Sermon Pentecost 4 – July 10, 2011

July 11, 2011 at 9:38 am Leave a comment

One of the main problems with life in the Church today
Is that our culture is a culture of doing.
We are called to do constantly.
And that’s not unimportant.
If we were not called to do, then this sermon would not be being preached,
the music wouldn’t be played,
the house would not be open today for worship.
then houses would not be built for Habitat for Humanity,
the church wouldn’t offer free clothing for people,
and we wouldn’t open our doors to the homeless through Family Promise.
We wouldn’t have trips for our youth
and we wouldn’t have gifts for the needy at Christmas
and supplies for the Shepherd of the Street.

The official “brand-mark” of the Evangelical Lutheran Church in America
is “God’s work; our hands.”
as a description of who we are called to be.
As a description of what we do when we reach out to others,
it’s not a bad one.
As a summary of the Gospel, it is woefully incomplete and dreadful.
In a noisy culture, in a culture obsessed with what people are doing,
in a culture that absolutely will not stop to hear what God is saying,
to say “God’s work, our hands” turns the church simply into a volunteer organization
like the Elk’s Club or the Kiwanis or the Rotary.
Again, these are necessary and worthy causes,
but they are not the Gospel.
And God did not promise “Built on a Rock the Elks will stand.”

Our three texts today have nothing to do with our doing.
They have everything to do with what God is doing,
and more specifically with God’s speech.
The only thing we have to “do,” if you will, is listen to what He says.
And we’re not good at that.

The three lessons from Holy Scripture,
God’s Word spoken and written for our hearing and learning,
that we have today are filled with references to God’s speech and action.
In the first lesson, Isaiah speaks of the Word of God which falls upon the earth
as do the showers of rain, or considering the recent weather we’ve had,
as did the showers of rain.
The resulting blessings are like the sprouting of the vegetation
which give seed to the sower and bread to the eater.
Notice who is the actor in this passage.
We are not encouraged to act, but to be receptive to God’s action.
There is no way we can bring forth on our own,
but instead we may and must wait upon God to speak to us.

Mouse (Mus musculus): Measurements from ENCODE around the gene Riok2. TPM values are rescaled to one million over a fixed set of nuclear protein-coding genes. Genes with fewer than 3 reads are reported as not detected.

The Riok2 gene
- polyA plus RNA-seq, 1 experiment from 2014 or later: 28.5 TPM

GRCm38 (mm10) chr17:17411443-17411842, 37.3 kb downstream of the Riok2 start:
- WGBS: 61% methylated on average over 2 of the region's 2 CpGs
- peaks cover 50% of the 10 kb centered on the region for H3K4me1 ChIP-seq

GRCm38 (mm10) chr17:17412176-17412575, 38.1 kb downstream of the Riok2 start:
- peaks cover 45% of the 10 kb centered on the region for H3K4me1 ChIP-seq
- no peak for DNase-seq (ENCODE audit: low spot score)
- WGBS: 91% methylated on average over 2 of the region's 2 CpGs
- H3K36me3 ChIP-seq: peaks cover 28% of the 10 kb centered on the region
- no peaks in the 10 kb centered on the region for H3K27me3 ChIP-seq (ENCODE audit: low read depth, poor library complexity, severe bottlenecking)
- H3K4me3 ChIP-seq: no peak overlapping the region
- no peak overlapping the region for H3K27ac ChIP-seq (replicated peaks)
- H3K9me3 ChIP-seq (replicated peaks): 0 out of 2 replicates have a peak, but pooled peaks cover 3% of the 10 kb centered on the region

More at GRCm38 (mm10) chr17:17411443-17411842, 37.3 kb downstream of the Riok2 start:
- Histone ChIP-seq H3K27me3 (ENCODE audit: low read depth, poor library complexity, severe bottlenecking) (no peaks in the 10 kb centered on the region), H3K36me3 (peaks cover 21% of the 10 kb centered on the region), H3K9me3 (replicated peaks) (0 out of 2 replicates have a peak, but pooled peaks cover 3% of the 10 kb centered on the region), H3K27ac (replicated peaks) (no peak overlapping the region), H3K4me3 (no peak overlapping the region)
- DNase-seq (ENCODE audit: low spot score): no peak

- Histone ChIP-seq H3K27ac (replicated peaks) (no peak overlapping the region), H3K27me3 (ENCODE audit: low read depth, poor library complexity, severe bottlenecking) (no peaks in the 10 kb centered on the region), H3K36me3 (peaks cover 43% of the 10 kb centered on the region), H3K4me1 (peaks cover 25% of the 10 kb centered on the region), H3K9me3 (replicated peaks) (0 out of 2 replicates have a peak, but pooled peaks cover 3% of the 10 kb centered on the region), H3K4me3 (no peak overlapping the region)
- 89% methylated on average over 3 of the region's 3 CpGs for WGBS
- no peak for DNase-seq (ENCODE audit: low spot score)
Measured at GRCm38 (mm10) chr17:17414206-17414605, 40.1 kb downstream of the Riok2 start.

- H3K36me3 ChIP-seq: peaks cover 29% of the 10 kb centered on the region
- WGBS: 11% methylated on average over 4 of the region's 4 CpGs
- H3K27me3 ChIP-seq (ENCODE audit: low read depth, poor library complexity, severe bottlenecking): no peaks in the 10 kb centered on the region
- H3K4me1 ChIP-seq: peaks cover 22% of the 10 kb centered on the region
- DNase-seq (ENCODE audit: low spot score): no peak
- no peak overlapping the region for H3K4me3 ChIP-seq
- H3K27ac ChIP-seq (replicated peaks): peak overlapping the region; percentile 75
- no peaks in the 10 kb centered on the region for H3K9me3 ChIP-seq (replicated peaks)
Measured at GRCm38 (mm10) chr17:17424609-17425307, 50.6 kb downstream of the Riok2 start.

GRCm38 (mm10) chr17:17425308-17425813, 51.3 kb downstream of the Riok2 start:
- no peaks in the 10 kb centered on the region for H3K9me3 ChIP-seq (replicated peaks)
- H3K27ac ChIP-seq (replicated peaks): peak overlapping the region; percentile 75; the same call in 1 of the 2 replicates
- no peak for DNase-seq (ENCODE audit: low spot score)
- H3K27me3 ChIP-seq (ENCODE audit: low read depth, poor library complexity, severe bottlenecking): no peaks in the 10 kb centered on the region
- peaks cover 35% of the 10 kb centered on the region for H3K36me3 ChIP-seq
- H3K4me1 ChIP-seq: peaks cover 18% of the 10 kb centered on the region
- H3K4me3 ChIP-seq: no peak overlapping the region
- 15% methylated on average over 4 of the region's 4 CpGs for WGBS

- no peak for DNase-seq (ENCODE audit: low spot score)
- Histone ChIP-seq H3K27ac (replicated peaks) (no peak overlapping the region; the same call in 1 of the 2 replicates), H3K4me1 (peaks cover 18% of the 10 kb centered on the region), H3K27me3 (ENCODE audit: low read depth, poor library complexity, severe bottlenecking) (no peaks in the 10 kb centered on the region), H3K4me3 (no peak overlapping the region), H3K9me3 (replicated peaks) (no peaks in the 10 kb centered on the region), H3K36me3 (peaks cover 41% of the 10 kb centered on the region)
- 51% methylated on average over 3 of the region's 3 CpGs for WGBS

In the second reading, Paul makes the astounding statement
that in spite of what we heard last week that sin still dwells in the bodies of believers,
there is no condemnation of that sin for those who are in Christ Jesus.
An astounding statement – a word which demands no prior deed
except the prior deed done by Jesus Christ.
Though we are beset by sin, the Spirit which has been given to us
dwells in us and directs our minds away from the inclination to sin
and towards God’s will.
Though we may fall, we may get up again and continue to set the mind
on the Spirit of life and peace.
And this is not our doing, but the doing of the Spirit within us.

In the Gospel lesson, Jesus speaks of himself and his evangelists as those who spread the Word,
the Word of salvation and forgiveness,
and speaks of the different results within people,
those who forget and those who fall away,
those for whom the word is choked by riches and the cares of the world,
and those lives who are good soil, and produce richly.
Now at last, there seems to be something we can do!
Defend ourselves from the evil one, deepen our rootedness in the Word,
eliminate the cares of the world that keep us from being who God wants us to be!
And yet, given what we have heard of the power of the evil one,
given the cares of the world that beset us day by day,
which try as we may we cannot escape,
given the attempts we have made to become better people and failed,
what is there to do but to listen and let the words sink into our ears
until by the power of the Spirit they are firmly affixed into our hearts.
Listen again and again to God’s Word that says it is not about you,
it is about God – what God speaks, what God commands, what God promises?
“There is no condemnation for those who are in Christ Jesus.”
What a glorious promise, one that we can only receive by hearing.

God’s work, our hands? Fair enough.
But how about God’s Word, our ears;
or better yet, God’s Spirit, our hearts.
For the more we listen; the more we hear and receive God’s Word,
made incarnate for us in Jesus Christ,
and spread abroad by the Church Sunday after Sunday, day after day,
the Spirit will more deeply root us in the Word
and protect us from our enemies
and put those cares and troubles of the world in their places.
And yes, we will be set to our tasks in God’s kingdom,
using our words and deeds to accomplish God’s work.
But listen first and always.
Let these words sink into your ears, and embrace the hope they bring you:
“My word will not return to me empty,
but it shall accomplish that which I purpose,
and succeed in the thing for which I sent it.”
“The law of the Spirit of life in Christ Jesus has set you free from the law of sin and death.”
Listen, and by the power of the Spirit believe and trust that these promises are for you,
and let God take care of the cares and the thorns and the evil one.
Be still, and know that God is God
and that he will be our stronghold and our rock and our deliverer,
to whom be the glory forever and ever. Amen


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